Stephen Daldry delivers an inspiring story with perpetual young talent and an unconventional ending.
Trash, directed by Stephen Daldry who is most renowned for Billy Elliot, sheds light on Brazilian poverty, police brutality and government corruption in a film that is scripted in classic Hollywood style by Richard Curtis (and translated by Felipe Braga.) and set in Rio de Janeiro. It is in Portuguese with English subtitles.
Trash demonstrates shedloads of young talent and successful debuts. The film follows three 14-year old Brazilian landfill pickers. Young and determined, Raphael Fernandez (Rickson Tevez) finds a red purse containing not only cash but also cryptic clues to an important mystery. He, his best friend Gardo (Eduardo Luis) and a third accomplice Rato (Gabriel Weinstein), hide the discovery from the police as the secret items belonged to Jose Angelo who was working to expose the fraudulent government before he was pitilessly murdered. The young Brazilian trio see the chance to help their community, and embark on a journey to do what is ‘right,’ hoping to finish the late Angelo’s work and unveil the cracks in government elections. Their journey sees Raphael viciously beaten by police, a visit to a notorious prison and the digging of a grave for ten million Reals (R$.) As information unravels throughout, the plot thickens. There are intervals with video-style footage, documenting the boys’ journey, which help explain the storyline and highlight friendships. Trash is thrilling to follow, especially with its well-edited chase scenes.
It is astonishing that the three main characters spoke no English and had no previous acting experience. In criticism, American actors Martin Sheen and Rooney Mara are not given enough personality despite being highly billed in the film’s credits. However, they help westernise the film (though it is clearly a Hollywood production), while language and location give Trash its cultural touches.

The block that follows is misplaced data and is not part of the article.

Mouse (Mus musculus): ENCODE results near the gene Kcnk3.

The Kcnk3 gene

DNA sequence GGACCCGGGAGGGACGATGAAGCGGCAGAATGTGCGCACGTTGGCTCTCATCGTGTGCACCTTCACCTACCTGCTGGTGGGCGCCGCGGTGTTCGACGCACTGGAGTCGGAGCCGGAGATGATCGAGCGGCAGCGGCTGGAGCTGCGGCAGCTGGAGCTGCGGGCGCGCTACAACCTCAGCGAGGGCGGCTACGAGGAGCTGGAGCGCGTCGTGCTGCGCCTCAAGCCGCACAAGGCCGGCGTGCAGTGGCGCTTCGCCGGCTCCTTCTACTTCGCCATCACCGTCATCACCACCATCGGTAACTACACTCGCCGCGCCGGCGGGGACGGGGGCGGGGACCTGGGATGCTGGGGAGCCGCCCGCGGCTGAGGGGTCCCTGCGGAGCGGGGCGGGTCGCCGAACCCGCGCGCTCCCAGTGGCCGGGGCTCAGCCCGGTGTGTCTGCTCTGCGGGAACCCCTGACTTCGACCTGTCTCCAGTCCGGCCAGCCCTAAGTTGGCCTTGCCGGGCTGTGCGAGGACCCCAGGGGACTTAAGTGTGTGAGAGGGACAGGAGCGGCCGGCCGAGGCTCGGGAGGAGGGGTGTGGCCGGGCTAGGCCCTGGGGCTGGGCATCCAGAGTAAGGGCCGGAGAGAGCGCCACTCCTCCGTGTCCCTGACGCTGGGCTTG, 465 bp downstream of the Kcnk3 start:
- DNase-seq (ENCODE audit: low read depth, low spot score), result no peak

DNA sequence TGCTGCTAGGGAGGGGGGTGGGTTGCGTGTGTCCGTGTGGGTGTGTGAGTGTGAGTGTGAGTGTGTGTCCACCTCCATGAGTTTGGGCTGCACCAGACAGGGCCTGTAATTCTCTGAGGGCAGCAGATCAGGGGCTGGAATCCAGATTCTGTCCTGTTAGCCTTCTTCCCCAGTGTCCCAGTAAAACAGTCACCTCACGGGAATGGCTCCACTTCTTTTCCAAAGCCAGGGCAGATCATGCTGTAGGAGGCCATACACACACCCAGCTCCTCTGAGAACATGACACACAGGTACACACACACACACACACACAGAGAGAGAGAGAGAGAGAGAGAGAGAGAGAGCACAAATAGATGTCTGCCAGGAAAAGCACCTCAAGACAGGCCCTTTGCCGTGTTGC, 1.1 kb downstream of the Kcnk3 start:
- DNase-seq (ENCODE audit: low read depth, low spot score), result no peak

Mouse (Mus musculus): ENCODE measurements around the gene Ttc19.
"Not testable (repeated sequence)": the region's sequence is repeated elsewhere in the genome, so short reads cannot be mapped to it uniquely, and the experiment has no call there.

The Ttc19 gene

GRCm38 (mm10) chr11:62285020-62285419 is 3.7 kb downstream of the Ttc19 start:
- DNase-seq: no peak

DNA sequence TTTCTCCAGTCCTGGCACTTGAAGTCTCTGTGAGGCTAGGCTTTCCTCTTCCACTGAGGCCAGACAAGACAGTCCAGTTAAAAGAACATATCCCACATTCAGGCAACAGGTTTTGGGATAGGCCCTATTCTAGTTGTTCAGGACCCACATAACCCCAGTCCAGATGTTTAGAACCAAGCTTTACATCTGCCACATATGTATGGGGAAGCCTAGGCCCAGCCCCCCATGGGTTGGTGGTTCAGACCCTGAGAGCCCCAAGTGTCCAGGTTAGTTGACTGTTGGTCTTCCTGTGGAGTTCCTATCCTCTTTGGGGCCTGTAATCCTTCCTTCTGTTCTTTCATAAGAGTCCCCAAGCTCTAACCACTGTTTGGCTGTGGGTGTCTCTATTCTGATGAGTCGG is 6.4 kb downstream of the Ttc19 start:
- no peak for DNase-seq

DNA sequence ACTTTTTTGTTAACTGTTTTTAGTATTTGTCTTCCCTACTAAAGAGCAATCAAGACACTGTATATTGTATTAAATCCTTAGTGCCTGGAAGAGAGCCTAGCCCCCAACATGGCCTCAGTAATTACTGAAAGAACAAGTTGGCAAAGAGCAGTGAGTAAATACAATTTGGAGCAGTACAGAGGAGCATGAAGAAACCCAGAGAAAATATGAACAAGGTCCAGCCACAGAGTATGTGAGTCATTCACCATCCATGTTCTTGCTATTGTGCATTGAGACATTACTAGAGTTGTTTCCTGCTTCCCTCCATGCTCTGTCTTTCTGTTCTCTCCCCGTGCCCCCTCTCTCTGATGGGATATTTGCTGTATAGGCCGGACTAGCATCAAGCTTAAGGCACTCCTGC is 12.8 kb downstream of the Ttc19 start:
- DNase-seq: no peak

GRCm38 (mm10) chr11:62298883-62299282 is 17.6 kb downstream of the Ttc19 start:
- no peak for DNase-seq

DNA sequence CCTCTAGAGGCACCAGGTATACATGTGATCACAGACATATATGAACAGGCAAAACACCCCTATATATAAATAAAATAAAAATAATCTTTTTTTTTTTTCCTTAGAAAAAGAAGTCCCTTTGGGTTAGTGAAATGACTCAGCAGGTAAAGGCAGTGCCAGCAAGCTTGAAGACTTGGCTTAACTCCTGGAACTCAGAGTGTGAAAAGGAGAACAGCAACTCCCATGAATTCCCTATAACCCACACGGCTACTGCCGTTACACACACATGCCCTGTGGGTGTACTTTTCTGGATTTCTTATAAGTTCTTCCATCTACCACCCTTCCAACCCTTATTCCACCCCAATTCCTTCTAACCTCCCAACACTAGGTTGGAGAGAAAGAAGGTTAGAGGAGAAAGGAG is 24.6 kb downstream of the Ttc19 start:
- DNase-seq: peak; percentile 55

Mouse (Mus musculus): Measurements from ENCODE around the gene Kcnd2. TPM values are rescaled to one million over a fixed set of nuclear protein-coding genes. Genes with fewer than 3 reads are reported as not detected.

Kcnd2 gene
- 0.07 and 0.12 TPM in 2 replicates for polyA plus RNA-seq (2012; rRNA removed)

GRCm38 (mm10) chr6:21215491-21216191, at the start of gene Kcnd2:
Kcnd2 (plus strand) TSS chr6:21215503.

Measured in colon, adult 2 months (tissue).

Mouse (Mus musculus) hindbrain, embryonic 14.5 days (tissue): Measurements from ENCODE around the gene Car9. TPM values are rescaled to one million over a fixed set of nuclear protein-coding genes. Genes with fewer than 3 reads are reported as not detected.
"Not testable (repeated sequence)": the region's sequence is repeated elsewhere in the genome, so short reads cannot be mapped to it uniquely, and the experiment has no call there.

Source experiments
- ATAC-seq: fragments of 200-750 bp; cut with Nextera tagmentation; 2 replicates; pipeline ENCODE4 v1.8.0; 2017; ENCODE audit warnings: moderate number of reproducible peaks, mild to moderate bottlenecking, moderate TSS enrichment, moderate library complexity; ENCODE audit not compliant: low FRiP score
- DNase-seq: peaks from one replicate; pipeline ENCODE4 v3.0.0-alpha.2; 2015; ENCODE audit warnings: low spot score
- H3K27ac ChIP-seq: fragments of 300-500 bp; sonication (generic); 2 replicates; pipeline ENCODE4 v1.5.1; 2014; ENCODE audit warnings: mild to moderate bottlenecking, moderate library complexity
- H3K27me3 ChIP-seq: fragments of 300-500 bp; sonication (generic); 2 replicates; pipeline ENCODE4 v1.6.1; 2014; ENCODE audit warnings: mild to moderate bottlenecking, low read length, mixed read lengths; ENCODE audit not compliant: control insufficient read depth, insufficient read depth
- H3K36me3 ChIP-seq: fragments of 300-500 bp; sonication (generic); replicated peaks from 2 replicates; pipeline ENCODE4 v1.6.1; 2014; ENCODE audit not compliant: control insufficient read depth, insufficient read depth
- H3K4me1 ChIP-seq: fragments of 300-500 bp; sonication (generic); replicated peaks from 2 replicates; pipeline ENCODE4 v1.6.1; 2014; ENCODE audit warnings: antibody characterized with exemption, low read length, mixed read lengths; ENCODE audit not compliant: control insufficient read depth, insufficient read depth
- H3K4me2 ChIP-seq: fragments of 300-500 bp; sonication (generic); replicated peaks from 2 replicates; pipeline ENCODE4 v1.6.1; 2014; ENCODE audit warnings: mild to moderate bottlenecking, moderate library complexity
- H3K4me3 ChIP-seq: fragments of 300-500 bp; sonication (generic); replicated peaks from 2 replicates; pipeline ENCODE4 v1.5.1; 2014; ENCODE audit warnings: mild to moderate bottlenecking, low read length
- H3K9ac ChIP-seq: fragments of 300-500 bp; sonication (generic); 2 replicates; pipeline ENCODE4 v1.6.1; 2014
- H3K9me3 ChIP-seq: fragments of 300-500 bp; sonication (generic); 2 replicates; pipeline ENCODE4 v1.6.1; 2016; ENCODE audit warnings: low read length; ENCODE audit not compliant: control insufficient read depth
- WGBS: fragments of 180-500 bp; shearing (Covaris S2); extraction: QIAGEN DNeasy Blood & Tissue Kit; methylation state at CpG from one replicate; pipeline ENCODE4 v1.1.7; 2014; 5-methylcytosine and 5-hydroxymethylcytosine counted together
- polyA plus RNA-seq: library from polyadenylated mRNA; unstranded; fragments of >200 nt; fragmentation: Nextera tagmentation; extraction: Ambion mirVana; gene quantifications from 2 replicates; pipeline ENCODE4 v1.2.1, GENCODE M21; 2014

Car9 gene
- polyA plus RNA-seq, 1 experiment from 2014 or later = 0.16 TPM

The ending is unrealistic and not what is customary of a social-justice film. Nevertheless, the last few feel-good scenes produce a pleasant ending with the boys’ struggle paying off. The scene of Raphael and Gardo tossing two thirds of their millions across the landfill for their favela community is heartwarming and beautifully colourful.
Trash has been compared to Slumdog Millionaire, but the production certainly has its own original qualities. The suspense-ridden mystery is enjoyable: it even manages to include faith and humour amid the squalor and violence of the narrative’s darker encounters making Trash definitely worth viewing.
Trash (2014), directed by Stephen Daldry, is released in UK cinemas by Universal Pictures, Certificate 15.